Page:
The previous Liberal government legislated Bill 148 in November 2017, which introduced fairer labour laws [since repealed by the Conservative government]. But your report says that the Liberal legislation had loopholes that allowed temp agencies to continue to exploit workers
Bill 148 scratched the surface of what is needed. It didn't address agricultural workers, or students and other people who are exploited.* It minimally addressed temp workers. For example, there was no requirement for client companies to hire temp workers permanently or eliminating the barriers to do so. Temp workers still would not have received the same benefits and wages as workers who were hired directly to the client companies.
And Bill 148 happened in response to a lot of organizing by labour activists and conveniently happened at the end of the Liberals' [15-year] tenure . It didn't happen because of the government holding more progressive views.
*Note: Bill 148, the Fair Workplaces, Better Jobs Act, continued to exclude agricultural workers from unionization, and offered a lower minimum wage for students and servers.
How do people's identities relate to temp agency work? For instance, there are large numbers of racialized people or new immigrants in the community.
It is no coincidence that the majority of temp agencies employ new immigrants, poor and racialized people, in lower-income communities. The people who are the most vulnerable in our city and who are experiencing poverty or have to take on multiple jobs to survive are the ones who are forced to turn to temp work. They are forced to turn to temp work because of the neoliberal labour market where full-time work no longer exists.
One of the things that most workers experience is that they aren't quite sure of the labour laws, especially newer immigrants or people who speak English as their second language. But even people who have lived here for a long time, are not aware of what exactly the labour laws are. Not making labour laws and rights easily accessible and available is also an intentional strategy of the employer.
If the workers are told something [untrue] by their employer or the foreman or manager, they might believe them.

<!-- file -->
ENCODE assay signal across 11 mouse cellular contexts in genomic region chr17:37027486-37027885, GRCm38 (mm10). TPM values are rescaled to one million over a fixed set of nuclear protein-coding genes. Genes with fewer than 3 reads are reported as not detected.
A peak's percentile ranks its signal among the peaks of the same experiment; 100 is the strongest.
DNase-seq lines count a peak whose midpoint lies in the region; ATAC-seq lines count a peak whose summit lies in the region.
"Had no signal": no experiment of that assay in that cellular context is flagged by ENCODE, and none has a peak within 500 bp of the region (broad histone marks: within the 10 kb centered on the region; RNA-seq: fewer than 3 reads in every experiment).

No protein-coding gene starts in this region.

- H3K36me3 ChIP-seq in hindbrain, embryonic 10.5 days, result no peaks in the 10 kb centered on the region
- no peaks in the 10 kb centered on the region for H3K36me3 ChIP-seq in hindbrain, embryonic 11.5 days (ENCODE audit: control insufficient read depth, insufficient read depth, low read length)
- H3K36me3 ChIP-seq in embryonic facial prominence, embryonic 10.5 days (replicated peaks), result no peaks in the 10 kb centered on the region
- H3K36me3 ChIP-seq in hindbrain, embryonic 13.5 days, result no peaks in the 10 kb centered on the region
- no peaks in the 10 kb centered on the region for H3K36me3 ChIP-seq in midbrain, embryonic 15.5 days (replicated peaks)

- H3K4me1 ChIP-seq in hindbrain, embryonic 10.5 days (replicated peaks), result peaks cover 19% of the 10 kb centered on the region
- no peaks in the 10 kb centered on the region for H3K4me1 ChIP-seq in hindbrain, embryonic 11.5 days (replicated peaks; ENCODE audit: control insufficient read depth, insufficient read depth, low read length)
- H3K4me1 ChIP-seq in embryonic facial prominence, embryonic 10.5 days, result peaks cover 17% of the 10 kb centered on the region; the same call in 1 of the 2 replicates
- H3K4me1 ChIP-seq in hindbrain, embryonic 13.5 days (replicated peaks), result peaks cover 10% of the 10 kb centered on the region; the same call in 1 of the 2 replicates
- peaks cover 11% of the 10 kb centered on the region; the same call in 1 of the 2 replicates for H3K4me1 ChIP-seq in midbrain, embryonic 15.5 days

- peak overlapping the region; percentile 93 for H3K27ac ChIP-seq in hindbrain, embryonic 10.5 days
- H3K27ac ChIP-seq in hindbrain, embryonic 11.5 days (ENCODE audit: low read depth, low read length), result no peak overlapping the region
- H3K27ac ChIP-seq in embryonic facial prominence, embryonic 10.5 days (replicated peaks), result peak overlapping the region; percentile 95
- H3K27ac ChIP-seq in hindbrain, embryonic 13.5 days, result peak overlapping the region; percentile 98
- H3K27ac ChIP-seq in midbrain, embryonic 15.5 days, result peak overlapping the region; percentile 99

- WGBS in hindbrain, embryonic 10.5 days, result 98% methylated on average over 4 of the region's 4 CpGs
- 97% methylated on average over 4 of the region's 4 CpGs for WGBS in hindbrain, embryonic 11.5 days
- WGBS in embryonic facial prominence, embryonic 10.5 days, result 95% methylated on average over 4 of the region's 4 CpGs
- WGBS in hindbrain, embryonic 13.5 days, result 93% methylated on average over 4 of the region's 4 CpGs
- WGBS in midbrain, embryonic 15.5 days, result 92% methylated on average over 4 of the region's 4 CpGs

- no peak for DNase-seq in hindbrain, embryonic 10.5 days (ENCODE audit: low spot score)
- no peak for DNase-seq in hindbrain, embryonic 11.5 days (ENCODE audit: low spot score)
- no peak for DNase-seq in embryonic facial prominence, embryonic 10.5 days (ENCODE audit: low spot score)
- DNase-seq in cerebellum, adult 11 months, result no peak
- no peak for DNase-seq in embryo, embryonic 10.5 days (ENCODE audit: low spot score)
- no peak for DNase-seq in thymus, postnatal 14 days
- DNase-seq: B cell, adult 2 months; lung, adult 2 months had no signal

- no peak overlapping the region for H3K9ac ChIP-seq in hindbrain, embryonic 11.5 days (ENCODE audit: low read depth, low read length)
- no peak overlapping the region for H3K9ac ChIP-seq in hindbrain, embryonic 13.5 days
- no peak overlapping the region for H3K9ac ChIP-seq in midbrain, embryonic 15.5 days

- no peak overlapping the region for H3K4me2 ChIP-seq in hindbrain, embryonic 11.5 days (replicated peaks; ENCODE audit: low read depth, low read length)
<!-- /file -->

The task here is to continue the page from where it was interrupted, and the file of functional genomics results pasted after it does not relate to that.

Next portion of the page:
For the past few years we've been doing public education events, where we educate people on what their rights are, how they can access them, or the people that they can call such as the Workers' Action Centre or the Jane & Finch Community & Family Center.
So it's knowing that these rights exist and knowing that there are advocates working in solidarity with them, because historically these workers have been isolated and alienated.
How are the workers isolated?
Some people start their shift at 6 a.m. There isn't time to talk. They have limited resources for lunch breaks. Let's say 100 people have half an hour for lunch. There are only a few microwaves and bathrooms, so people literally have to eat quickly, and go to the bathroom -- if there is time for that. Some people have told us that they have to skip eating, because the lines for the bathroom are so long. There is hardly time for people's basic needs to be met, much less time to meet and talk about the exploitative conditions of their workplace.
At Fiera Foods, when the last person died, they didn't cancel the shift that day and the workers had to go back to work. So this demonstrates to people that their lives don't matter; that even with that grief and sadness and terror and probably fear, people still had to work. They are alienated from people's lives -- quite literally.
What are the broader structural issues at play here? For instance, you mentioned Canada bringing in temporary workers who are exploited for cheap labour.
Canada and much of the global North benefits from a disposable labour market. If they can't get workers to work in factories here, they are going to [outsource] work to Bangladesh or Pakistan or wherever else they can get cheap workers. So people are competing against each other for work.
And Canada's immigration system recruits the highest and most educated people. But once they come here, because they don't have Canadian experience they are not able to work. So then they are roped into the lowest rungs of society in terms of work.
The Canadian economy is dependent on migrant workers to come and take care of their children and elderly, grow food and make products in factories. Not only are these workers often the most marginalized, but also may be unaware of the labour laws and rights in this country so are also the most exploited.